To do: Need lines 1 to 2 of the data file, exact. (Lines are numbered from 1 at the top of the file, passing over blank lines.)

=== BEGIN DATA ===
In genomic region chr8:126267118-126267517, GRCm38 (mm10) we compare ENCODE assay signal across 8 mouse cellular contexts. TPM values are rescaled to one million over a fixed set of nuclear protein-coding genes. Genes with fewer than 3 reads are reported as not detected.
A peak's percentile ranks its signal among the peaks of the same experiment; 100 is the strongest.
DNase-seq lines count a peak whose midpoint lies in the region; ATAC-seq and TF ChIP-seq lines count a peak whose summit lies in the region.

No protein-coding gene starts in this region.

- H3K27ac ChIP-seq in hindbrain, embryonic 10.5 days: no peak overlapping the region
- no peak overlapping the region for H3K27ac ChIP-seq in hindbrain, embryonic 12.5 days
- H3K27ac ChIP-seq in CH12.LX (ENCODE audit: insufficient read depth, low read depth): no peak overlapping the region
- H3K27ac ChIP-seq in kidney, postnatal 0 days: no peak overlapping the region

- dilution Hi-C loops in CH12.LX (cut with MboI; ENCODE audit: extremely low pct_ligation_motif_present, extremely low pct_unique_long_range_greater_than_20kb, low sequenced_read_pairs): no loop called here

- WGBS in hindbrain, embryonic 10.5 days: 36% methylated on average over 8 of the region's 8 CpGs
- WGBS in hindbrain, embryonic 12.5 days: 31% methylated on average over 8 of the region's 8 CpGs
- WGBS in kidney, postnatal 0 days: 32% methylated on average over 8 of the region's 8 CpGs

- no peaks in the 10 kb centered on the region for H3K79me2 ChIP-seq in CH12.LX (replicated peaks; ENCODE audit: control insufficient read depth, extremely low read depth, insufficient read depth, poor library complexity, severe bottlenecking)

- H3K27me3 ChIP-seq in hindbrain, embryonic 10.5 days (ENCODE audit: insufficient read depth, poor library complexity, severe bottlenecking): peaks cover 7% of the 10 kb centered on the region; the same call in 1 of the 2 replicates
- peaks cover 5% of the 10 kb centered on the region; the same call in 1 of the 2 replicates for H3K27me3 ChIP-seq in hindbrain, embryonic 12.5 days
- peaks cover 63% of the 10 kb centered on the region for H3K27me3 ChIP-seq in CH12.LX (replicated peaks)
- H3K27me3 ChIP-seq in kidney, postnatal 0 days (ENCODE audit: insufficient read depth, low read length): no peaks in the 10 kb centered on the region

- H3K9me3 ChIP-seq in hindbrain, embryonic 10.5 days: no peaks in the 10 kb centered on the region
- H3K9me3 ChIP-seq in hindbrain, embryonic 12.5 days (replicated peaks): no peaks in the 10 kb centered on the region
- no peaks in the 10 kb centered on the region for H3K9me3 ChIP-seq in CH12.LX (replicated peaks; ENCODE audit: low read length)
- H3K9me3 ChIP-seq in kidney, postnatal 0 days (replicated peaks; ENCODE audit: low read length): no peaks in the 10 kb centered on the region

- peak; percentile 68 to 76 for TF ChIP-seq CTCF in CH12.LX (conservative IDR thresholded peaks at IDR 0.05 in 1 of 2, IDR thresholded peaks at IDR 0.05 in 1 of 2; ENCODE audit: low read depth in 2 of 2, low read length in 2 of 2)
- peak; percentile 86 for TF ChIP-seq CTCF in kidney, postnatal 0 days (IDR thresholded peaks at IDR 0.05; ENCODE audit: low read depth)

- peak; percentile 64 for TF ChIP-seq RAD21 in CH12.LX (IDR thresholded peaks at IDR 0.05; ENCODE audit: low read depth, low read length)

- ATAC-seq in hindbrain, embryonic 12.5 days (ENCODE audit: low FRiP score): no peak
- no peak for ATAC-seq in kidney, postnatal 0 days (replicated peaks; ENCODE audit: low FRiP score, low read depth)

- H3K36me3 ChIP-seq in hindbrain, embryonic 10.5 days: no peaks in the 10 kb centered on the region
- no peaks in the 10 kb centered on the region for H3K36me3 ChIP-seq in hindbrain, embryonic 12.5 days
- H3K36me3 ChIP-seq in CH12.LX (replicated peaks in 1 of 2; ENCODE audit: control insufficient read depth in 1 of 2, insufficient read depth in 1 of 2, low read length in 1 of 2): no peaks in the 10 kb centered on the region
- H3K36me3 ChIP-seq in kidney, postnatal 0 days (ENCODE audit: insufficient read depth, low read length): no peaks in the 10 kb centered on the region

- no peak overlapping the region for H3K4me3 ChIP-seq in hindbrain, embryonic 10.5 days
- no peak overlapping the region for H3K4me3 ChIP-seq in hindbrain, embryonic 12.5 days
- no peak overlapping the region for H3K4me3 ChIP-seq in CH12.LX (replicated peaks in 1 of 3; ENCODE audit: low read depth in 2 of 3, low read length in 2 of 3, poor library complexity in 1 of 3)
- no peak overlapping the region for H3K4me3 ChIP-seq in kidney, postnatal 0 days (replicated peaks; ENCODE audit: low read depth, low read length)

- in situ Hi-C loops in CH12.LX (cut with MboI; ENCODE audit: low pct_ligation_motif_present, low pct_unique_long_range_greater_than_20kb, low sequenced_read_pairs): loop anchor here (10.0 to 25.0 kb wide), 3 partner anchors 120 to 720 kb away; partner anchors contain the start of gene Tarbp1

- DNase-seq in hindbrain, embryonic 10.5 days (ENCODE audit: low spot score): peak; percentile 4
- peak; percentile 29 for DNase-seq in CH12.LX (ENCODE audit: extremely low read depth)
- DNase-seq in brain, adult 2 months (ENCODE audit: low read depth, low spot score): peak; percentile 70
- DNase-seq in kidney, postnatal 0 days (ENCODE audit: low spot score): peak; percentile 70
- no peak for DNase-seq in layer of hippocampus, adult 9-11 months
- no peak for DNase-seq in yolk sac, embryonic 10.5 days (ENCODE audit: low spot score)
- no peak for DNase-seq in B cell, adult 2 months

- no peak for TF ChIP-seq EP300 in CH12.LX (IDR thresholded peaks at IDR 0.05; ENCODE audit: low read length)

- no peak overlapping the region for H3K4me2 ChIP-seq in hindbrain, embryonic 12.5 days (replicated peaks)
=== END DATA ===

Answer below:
In genomic region chr8:126267118-126267517, GRCm38 (mm10) we compare ENCODE assay signal across 8 mouse cellular contexts. TPM values are rescaled to one million over a fixed set of nuclear protein-coding genes. Genes with fewer than 3 reads are reported as not detected.
A peak's percentile ranks its signal among the peaks of the same experiment; 100 is the strongest.